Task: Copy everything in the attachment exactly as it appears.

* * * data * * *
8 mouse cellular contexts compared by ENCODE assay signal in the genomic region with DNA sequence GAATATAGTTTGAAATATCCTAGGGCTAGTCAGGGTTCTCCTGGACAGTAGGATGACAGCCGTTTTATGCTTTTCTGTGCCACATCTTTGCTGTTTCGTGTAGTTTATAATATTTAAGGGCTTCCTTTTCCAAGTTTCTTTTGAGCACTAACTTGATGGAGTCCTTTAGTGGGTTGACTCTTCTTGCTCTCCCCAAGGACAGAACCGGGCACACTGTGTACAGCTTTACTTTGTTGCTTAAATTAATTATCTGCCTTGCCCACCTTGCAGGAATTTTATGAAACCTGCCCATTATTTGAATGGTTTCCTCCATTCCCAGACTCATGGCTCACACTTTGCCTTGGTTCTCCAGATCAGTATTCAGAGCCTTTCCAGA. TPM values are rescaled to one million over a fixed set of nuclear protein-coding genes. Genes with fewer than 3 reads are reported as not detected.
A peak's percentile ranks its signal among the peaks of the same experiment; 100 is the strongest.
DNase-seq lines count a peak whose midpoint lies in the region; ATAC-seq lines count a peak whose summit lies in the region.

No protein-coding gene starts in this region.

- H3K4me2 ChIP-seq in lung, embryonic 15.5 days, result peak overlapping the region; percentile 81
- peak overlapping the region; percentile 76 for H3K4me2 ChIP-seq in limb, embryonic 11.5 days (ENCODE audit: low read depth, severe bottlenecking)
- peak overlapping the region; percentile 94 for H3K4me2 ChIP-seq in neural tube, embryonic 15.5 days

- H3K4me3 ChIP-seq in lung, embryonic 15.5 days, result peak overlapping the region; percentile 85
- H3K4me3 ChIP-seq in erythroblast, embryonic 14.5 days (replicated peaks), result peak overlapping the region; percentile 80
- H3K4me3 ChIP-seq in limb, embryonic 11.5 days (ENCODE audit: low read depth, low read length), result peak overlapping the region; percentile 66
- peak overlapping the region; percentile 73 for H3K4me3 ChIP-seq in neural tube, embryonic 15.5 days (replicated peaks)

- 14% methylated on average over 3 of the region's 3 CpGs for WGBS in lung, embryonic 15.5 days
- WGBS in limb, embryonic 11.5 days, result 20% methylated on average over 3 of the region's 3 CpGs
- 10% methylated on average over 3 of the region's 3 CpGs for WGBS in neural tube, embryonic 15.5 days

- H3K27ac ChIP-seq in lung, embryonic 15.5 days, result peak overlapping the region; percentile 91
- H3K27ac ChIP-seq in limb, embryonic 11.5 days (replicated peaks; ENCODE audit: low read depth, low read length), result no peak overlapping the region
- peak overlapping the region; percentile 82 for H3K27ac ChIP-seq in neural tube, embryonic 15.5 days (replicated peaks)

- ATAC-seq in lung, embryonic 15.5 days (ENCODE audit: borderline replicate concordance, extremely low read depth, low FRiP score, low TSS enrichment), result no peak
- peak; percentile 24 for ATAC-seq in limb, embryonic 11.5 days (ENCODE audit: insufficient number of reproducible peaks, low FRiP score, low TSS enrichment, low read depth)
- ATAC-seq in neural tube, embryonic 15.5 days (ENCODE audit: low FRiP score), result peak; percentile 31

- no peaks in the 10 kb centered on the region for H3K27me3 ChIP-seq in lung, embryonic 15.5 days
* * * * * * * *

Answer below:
8 mouse cellular contexts compared by ENCODE assay signal in the genomic region with DNA sequence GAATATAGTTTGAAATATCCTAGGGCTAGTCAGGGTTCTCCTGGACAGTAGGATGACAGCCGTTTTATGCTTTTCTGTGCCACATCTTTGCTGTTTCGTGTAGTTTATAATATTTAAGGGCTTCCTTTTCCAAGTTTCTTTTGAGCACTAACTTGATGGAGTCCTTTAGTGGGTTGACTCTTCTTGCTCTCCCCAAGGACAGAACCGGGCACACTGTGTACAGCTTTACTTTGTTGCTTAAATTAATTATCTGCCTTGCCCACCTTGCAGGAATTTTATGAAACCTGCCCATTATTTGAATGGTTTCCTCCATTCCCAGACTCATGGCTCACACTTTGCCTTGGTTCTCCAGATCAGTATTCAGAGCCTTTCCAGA. TPM values are rescaled to one million over a fixed set of nuclear protein-coding genes. Genes with fewer than 3 reads are reported as not detected.
A peak's percentile ranks its signal among the peaks of the same experiment; 100 is the strongest.
DNase-seq lines count a peak whose midpoint lies in the region; ATAC-seq lines count a peak whose summit lies in the region.

No protein-coding gene starts in this region.

- H3K4me2 ChIP-seq in lung, embryonic 15.5 days, result peak overlapping the region; percentile 81
- peak overlapping the region; percentile 76 for H3K4me2 ChIP-seq in limb, embryonic 11.5 days (ENCODE audit: low read depth, severe bottlenecking)
- peak overlapping the region; percentile 94 for H3K4me2 ChIP-seq in neural tube, embryonic 15.5 days

- H3K4me3 ChIP-seq in lung, embryonic 15.5 days, result peak overlapping the region; percentile 85
- H3K4me3 ChIP-seq in erythroblast, embryonic 14.5 days (replicated peaks), result peak overlapping the region; percentile 80
- H3K4me3 ChIP-seq in limb, embryonic 11.5 days (ENCODE audit: low read depth, low read length), result peak overlapping the region; percentile 66
- peak overlapping the region; percentile 73 for H3K4me3 ChIP-seq in neural tube, embryonic 15.5 days (replicated peaks)

- 14% methylated on average over 3 of the region's 3 CpGs for WGBS in lung, embryonic 15.5 days
- WGBS in limb, embryonic 11.5 days, result 20% methylated on average over 3 of the region's 3 CpGs
- 10% methylated on average over 3 of the region's 3 CpGs for WGBS in neural tube, embryonic 15.5 days

- H3K27ac ChIP-seq in lung, embryonic 15.5 days, result peak overlapping the region; percentile 91
- H3K27ac ChIP-seq in limb, embryonic 11.5 days (replicated peaks; ENCODE audit: low read depth, low read length), result no peak overlapping the region
- peak overlapping the region; percentile 82 for H3K27ac ChIP-seq in neural tube, embryonic 15.5 days (replicated peaks)

- ATAC-seq in lung, embryonic 15.5 days (ENCODE audit: borderline replicate concordance, extremely low read depth, low FRiP score, low TSS enrichment), result no peak
- peak; percentile 24 for ATAC-seq in limb, embryonic 11.5 days (ENCODE audit: insufficient number of reproducible peaks, low FRiP score, low TSS enrichment, low read depth)
- ATAC-seq in neural tube, embryonic 15.5 days (ENCODE audit: low FRiP score), result peak; percentile 31

- no peaks in the 10 kb centered on the region for H3K27me3 ChIP-seq in lung, embryonic 15.5 days